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Frankly Dear ...

Tracy Doesn't Care How CART Markets Him, Even if Friends Say That Along With His Flamboyant Image He Has Softer Side


Paul Tracy saw a bit of open road between Kingman, Ariz., and Hoover Dam. With the valley laid out below him, he wondered how fast his new Porsche 911 Turbo could go. Since there were no other cars to be seen

A Porsche 911 Turbo will do 190 mph on the highway.

That's about 5 mph faster than Tracy will be traveling at the end of Shoreline Drive during today's second day of qualifying for the 28th Toyota Grand Prix of Long Beach as CART sets its starting grid for Sunday's race. Tracy, a two-time winner at Long Beach, was ninth at 101.465 mph in his Team Green Reynard-Honda after Friday's first round of qualifying.

With Robby Gordon having migrated to NASCAR's Winston Cup series, Tracy is the undisputed bad boy of open-wheel auto racing. Jimmy Vasser, who runs around Las Vegas with fellow resident Tracy, says his buddy is "flamboyant," with a well-earned reputation but has a soft side that the public rarely sees.

Whether he's dying his hair red or green, punting another car out of the way, referring to the series' chief steward as a clown, arguing with car owner Barry Green or calling out the series itself for perceived preferential treatment received by former CART team owner Roger Penske, Tracy seems to be a racer who doesn't hold back.

Los Angeles Times Tuesday April 16, 2002 Home Edition Main News Part A Page 2 A2 Desk 1 inches; 28 words Type of Material: Correction
Auto racing--Dario Franchitti finished second to Juan Montoya in the 1999 CART championship series. It was incorrectly reported in a Sports story Saturday that Christian Fittipaldi finished second.

"For sure, I'm aggressive on the track and I'll do what it takes to get the job done," he said. "I'm not afraid to use the nose of the car, or the wings, to get somebody bumped, and I've been expressive out of the car when things haven't gone the way I wanted it to go. That's just my personality."

But does Tracy buy into his reputation? Not really.

"Anybody who knows me knows that I'm a fairly normal guy," Tracy said. "It's something CART has played up as a marketing thing. I just roll with it. Racing is racing, but it's still entertainment as well. Like anything, there are good guys and bad guys."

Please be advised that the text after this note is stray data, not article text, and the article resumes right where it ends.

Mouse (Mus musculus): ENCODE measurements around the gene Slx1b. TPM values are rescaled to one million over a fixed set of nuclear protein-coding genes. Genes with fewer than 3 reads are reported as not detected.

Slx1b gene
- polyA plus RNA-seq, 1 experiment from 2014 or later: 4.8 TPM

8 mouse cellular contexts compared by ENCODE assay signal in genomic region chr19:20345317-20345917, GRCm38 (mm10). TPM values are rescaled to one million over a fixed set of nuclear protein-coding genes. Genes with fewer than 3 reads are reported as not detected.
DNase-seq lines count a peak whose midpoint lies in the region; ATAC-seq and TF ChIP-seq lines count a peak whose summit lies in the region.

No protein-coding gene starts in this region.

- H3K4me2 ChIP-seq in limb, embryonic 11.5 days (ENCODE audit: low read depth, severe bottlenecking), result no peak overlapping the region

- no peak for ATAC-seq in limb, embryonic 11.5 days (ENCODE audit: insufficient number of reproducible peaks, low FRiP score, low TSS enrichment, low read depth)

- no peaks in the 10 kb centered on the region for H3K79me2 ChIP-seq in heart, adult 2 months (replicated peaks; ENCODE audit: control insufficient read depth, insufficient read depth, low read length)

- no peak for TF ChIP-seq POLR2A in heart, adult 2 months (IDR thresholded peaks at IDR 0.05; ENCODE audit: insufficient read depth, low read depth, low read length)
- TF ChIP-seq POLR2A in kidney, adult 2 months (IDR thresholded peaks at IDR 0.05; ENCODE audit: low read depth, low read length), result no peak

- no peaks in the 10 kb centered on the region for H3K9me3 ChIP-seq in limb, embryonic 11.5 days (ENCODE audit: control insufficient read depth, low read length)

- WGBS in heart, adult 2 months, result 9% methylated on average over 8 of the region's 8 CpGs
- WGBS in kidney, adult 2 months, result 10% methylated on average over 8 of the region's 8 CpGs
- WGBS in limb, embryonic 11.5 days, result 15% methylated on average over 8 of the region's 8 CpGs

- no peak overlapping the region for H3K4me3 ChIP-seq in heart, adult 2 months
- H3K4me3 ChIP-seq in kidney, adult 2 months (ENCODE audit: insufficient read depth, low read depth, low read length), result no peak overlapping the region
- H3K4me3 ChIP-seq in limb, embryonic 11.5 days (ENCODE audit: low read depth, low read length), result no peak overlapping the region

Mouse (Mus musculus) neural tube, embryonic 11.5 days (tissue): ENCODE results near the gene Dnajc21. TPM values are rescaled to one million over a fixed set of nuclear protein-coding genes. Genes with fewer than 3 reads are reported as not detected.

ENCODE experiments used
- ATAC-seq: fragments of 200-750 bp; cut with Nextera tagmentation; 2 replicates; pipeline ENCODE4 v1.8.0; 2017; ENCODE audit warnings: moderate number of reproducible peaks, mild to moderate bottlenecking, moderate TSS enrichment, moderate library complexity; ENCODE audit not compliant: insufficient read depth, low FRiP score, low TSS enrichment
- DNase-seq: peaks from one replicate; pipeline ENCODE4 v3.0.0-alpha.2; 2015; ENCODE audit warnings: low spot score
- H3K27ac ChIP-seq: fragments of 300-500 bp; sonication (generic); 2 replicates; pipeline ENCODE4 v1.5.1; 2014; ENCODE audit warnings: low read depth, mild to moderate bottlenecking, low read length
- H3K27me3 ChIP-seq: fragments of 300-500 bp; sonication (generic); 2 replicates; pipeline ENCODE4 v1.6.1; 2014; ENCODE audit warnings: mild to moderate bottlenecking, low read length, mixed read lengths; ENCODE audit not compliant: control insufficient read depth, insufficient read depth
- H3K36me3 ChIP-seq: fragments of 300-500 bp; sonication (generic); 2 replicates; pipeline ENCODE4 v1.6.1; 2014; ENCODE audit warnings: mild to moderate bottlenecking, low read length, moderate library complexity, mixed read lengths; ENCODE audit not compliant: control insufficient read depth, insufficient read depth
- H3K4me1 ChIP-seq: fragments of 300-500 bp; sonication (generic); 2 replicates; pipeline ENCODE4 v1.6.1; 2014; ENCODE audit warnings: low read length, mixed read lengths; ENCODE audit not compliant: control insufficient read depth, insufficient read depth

In Tracy's world, worse than being bad is being bland, which is one reason he doesn't mind being Darth Vader, as long as nobody confuses him with Charles Grodin. And that's not likely.

He has had well-documented on-track run-ins with his teammate, Dario Franchitti--once while they were running first and second--and was suspended for the first race of 1999 for several incidents the previous year. Al Unser Jr., Michel Jourdain Jr., Christian Fittipaldi, Michael Andretti ... there's no shortage of drivers who have cussed Tracy under their breath.

In this year's season opener in Monterrey, Mexico, Tracy got under Alex Tagliani's skin by cutting the fellow Canadian's tire during a charge from the last row. Tracy had a chance to win, then settled for ninth because of a late-race fuel problem.

"I went to Phoenix for an eye check and I asked the doctor his background," said Max Papis, who was once in second place in Australia when Tracy punted him off-course. "He said he did eye surgery to Al Unser Jr., Emerson Fittipaldi and Paul Tracy. I said, 'Who? Paul Tracy.' I said, 'Please, do not put [Paul Tracy] in your resume--everyone thinks he is driving blindfolded."

Tracy was fined $50,000, penalized three championship points and put on probation for the final two races last season, after he'd called former chief steward Chris Kneifel a clown and complained of perceived leniency toward Penske's drivers, series champion Gil de Ferran and Helio Castroneves, after a pit incident at Laguna Seca in which Castroneves knocked Tracy out of the race.

Forgettable? Boring? No way.

"If I was that much of a bad guy, I wouldn't be in the series for 11 years. I'd be gone," said Tracy, who as recently as 1997 drove for Penske. "I must be doing something right."

Vasser says Tracy, 33, the divorced father of an 8-year-old daughter and 7-year-old son, is not a simple person.

"He's pretty complex," Vasser said. "He's Jekyll and Hyde. The way he drives on the track and the way the public sees him ... he'd give the shirt off his back to his friends or anyone he cares about, but he won't give you an inch on the track.

"He's a bit flamboyant. He certainly doesn't like to fly under the radar. He's not understated."

Chris Pook, CART's new president, doesn't mind.

"Every sport has its characters, and he's one of our characters and he's very important to us," said Pook, who has been on the job since December.

"The fact that he's an incredible racing car driver is an added bonus."

Certainly, he is that. Tracy notched his first champ car victory at Long Beach in 1993, the first of five that season driving for Penske. He has won 18 races and finished second 12 times in 173 starts.

He won a second time at Long Beach in 2000, followed by victories at Road America and Vancouver, but he hasn't won since.

Last year, Tracy had two thirds and a fourth--at Long Beach-- to open the season, then finished higher than sixth only once over the next 17 races.

He says Team Green was stretched thin when it added a third car, driven by Andretti, and early-season decisions in the setup and aerodynamics took the Reynard-Honda combination down the wrong road.

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